Having just passed Crossover, the midpoint of the 2016 Legislative Session, I would like to provide you with an update. Crossover signifies a time that bills must be passed in their house of origin, whether House or Senate, in order to then be considered in the other body. A bill must be passed in both the House and Senate before it can be signed into law or vetoed by the Governor.
Several subjects have generated ample debate and floor speeches in the House, including K-12 education, economic development, healthcare, the environment, gun safety, and issues of equality. You may want to review bill summaries from the Richmond Times Dispatch here and the Virginia Pilot here.
If you are interested in learning more specific details about this session’s legislation, I encourage you to use the Legislative Information System (LIS) website: www.lis.virginia.gov. Here you can access information about all legislation, individual House and Senate members, committee agendas, the daily General Assembly calendar, and the proposed budget for the next biennium. The House and Senate normally convene every day at 12 noon to vote on legislation; if you are interested in viewing session virtually, you can do so at virginiageneralassembly.gov.
The subject of charter schools has generated much interest. House Joint Resolution 1 moves the authority to establish a charter school from local school boards, which presently exists, to the State Board of Education. One delegate argued on the floor that he could support charter schools if his locality did not have to pay for charter school construction; his locality already has a difficult time identifying funding even for repairs and renovations. Delegates had to weigh the arguments of keeping the initiation of charter schools at local levels where there is more knowledge of specific need and funding availability versus the need for educational options. Analysis from The Commonwealth Institute provides a short overview of the status of both charter school and education funding initiatives as the budget process continues. The charter school resolution passed in the House with a narrow margin, and will be heard in the Senate. Meanwhile, a similar measure, which originated in the Senate was defeated there.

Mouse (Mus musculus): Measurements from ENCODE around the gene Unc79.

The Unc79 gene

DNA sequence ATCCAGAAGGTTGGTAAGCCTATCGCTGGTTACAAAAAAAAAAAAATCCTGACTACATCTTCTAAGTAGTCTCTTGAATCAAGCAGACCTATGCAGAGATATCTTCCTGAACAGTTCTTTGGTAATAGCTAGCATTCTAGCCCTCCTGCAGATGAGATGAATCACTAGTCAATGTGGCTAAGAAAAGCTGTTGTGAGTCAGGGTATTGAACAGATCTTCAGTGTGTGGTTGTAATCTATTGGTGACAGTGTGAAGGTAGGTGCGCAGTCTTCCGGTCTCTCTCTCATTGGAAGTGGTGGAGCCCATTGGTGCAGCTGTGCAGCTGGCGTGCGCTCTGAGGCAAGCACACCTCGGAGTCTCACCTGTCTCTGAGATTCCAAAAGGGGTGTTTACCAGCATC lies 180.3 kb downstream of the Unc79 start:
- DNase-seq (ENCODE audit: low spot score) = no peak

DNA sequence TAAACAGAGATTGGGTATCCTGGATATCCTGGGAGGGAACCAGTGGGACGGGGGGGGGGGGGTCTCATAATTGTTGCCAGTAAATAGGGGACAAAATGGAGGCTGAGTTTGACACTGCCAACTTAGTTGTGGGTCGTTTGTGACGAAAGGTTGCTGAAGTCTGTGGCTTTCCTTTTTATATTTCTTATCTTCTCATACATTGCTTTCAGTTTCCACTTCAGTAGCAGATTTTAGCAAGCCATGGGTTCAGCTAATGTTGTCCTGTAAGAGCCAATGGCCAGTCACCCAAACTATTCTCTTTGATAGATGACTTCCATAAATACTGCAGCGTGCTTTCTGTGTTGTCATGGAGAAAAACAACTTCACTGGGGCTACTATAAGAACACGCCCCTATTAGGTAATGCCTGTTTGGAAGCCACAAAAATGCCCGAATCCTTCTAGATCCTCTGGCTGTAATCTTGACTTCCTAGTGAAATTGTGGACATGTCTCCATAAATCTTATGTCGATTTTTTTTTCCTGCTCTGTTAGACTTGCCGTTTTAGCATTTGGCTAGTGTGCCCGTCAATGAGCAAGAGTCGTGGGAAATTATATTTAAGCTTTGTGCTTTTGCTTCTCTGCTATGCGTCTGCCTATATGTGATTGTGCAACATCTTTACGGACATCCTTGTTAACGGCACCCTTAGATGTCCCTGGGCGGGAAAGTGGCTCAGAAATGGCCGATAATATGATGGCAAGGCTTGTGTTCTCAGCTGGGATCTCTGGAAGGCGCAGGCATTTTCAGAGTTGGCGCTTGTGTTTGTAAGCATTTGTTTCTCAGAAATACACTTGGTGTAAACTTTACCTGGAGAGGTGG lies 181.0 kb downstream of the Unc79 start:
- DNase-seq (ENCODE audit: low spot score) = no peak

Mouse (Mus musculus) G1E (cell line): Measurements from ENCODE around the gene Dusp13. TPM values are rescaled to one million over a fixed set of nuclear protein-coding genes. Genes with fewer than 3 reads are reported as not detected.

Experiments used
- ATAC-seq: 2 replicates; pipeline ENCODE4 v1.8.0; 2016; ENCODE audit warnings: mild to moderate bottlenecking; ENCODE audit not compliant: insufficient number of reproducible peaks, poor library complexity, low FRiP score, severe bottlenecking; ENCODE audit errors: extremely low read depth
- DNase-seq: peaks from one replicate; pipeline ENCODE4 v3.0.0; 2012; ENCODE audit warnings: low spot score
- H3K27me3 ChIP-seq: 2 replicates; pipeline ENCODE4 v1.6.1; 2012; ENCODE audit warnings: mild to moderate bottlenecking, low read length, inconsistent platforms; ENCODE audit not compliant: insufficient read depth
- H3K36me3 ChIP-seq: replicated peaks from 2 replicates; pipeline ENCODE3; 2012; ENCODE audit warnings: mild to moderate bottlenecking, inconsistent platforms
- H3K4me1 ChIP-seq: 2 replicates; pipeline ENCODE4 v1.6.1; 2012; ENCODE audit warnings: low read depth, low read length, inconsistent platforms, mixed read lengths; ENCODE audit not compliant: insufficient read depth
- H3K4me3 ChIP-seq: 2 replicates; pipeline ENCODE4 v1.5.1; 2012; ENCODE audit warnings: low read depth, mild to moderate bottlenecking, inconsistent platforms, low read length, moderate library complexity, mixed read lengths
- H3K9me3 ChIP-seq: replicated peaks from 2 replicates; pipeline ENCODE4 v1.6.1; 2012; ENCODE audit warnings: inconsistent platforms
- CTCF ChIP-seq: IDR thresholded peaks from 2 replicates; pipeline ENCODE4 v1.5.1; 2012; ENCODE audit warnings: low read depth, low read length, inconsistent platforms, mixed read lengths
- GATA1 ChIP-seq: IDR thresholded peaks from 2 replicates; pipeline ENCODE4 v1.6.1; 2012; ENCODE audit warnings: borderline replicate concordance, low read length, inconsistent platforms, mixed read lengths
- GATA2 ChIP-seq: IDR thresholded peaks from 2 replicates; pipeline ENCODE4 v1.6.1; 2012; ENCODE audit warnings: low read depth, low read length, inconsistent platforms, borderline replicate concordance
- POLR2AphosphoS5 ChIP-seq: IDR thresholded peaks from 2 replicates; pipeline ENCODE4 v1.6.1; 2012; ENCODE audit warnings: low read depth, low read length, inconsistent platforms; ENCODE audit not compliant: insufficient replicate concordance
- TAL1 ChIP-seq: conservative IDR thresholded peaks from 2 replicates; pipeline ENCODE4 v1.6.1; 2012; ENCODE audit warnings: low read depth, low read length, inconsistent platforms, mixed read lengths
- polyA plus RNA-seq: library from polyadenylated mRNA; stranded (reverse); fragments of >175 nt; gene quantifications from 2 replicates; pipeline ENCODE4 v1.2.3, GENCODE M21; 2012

Gun safety has been another important subject. Governor Terry McAuliffe and Speaker of the House William Howell reached a historic bipartisan compromise on this issue. The deal consisted of three parts. First, an agreement to allow for voluntary background checks on gun sales that occur at a gun show. Second, an agreement to prohibit a person that is subject to a protective order from possessing a gun during the duration of the protective order. Lastly, an agreement was reached to restore reciprocity agreements for concealed carry permits with all states that previously had their agreements severed. You can read more about the compromise, as well as the individual pieces of legislation, that when passed together will make up the deal, by clicking this link.